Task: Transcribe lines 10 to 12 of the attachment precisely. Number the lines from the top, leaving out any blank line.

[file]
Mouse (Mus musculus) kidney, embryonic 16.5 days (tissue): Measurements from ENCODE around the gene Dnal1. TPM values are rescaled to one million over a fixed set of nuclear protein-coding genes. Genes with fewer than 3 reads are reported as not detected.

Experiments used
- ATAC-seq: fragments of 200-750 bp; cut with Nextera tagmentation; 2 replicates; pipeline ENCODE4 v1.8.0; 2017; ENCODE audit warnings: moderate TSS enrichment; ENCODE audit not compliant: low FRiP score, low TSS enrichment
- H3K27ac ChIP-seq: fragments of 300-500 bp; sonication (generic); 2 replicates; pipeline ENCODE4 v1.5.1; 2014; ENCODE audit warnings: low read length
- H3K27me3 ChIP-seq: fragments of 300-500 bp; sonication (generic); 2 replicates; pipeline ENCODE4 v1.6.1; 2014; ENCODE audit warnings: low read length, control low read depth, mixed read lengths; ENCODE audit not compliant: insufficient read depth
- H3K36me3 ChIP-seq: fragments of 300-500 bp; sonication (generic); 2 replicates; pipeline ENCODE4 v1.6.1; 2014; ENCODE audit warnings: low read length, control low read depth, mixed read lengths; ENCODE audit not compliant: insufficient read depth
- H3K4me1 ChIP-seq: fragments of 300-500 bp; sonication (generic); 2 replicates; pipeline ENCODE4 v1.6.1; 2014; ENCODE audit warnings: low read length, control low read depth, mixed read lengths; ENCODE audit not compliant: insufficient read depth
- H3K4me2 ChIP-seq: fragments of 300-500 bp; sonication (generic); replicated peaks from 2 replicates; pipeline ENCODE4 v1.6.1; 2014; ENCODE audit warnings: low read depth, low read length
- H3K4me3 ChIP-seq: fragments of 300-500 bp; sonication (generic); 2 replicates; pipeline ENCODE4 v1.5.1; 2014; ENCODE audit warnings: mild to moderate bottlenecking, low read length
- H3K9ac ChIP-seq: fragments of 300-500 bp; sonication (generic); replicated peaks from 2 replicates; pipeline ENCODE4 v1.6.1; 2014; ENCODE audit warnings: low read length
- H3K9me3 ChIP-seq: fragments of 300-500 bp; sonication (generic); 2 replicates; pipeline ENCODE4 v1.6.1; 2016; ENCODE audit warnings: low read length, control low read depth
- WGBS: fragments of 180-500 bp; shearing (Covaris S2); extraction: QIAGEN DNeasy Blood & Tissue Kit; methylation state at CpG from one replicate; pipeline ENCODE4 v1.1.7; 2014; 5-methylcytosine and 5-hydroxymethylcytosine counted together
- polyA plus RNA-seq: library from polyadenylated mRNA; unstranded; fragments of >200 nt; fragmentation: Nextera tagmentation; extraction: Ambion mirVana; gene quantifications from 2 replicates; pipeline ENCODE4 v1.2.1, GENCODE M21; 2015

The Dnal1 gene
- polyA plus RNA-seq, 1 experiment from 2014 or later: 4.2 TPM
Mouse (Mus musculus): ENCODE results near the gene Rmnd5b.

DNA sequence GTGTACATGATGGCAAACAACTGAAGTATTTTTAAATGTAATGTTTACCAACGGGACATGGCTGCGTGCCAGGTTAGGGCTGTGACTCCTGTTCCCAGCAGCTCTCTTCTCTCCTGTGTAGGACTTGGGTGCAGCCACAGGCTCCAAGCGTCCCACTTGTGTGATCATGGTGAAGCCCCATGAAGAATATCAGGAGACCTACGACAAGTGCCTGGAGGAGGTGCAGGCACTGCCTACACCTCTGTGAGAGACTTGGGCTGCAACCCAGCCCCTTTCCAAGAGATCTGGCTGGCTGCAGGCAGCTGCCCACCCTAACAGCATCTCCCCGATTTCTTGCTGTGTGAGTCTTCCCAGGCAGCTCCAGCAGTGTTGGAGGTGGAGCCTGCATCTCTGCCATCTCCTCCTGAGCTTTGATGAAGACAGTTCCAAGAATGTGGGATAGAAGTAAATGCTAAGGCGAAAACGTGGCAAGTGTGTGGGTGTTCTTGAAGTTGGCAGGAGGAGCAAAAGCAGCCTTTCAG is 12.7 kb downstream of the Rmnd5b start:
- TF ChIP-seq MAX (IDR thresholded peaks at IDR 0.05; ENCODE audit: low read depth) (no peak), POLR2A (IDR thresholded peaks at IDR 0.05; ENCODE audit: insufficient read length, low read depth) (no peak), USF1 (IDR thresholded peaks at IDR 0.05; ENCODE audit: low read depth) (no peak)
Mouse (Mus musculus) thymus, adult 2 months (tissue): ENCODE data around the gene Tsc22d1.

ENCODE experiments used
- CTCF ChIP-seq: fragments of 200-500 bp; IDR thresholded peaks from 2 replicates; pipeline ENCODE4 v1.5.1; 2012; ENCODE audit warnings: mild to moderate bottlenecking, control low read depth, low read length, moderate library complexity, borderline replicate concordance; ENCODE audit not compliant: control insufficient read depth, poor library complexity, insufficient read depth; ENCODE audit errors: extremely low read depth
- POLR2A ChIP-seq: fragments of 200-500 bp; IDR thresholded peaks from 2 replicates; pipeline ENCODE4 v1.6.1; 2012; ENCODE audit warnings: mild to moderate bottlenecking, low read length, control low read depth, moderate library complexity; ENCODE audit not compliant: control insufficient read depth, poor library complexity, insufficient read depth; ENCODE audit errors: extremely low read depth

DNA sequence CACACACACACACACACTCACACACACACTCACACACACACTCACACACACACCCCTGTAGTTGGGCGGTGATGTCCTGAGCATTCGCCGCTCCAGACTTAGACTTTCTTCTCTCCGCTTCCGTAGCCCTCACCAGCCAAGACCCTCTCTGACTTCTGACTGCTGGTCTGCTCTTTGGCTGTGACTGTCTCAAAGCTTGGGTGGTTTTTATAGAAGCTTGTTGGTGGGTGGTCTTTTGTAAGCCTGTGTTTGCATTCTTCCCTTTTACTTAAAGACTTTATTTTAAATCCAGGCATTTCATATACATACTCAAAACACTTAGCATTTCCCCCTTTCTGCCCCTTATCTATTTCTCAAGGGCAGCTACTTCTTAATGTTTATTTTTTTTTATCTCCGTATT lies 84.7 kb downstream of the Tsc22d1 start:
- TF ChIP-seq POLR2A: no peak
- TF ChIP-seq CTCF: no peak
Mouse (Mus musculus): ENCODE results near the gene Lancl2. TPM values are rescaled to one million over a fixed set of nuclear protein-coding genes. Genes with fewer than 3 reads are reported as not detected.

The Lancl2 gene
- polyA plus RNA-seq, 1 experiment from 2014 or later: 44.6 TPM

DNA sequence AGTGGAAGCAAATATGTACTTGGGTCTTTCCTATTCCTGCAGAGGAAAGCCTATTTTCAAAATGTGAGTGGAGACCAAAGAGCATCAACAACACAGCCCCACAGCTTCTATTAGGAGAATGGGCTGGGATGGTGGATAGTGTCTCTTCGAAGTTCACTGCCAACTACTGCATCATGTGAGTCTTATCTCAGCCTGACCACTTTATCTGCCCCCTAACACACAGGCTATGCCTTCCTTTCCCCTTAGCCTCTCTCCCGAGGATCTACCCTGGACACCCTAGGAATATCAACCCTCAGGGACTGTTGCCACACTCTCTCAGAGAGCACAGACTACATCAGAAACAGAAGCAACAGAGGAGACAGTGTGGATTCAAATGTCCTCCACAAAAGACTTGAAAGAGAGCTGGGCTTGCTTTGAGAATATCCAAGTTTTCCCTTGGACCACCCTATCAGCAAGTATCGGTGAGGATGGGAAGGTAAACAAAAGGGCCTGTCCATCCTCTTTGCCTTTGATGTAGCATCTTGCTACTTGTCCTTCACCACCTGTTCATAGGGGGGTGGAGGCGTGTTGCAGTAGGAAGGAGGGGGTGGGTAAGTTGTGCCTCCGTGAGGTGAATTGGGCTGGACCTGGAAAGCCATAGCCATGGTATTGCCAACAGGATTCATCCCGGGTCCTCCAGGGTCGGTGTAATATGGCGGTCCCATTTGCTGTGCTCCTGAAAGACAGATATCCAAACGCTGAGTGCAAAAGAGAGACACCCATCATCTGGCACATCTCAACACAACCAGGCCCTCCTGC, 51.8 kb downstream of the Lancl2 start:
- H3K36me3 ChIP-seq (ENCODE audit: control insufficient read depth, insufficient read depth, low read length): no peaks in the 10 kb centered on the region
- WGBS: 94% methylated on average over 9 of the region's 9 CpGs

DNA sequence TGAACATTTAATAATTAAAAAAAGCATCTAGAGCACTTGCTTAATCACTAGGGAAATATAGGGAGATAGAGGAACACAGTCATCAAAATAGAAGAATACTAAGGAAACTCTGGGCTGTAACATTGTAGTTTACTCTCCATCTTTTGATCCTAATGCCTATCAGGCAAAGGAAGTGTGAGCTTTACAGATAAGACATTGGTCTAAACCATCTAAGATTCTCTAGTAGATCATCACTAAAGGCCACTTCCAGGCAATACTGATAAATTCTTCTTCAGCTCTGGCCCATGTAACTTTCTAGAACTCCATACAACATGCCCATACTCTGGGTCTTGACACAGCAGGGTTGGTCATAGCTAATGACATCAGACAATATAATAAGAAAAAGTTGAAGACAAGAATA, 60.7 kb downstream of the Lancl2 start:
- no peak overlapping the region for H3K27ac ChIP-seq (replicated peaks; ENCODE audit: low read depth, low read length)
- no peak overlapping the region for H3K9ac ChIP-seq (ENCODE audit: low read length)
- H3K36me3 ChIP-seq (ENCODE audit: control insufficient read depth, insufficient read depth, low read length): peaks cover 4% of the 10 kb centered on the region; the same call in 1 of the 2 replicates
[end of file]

- H3K9ac ChIP-seq: fragments of 300-500 bp; sonication (generic); replicated peaks from 2 replicates; pipeline ENCODE4 v1.6.1; 2014; ENCODE audit warnings: low read length
- H3K9me3 ChIP-seq: fragments of 300-500 bp; sonication (generic); 2 replicates; pipeline ENCODE4 v1.6.1; 2016; ENCODE audit warnings: low read length, control low read depth
- WGBS: fragments of 180-500 bp; shearing (Covaris S2); extraction: QIAGEN DNeasy Blood & Tissue Kit; methylation state at CpG from one replicate; pipeline ENCODE4 v1.1.7; 2014; 5-methylcytosine and 5-hydroxymethylcytosine counted together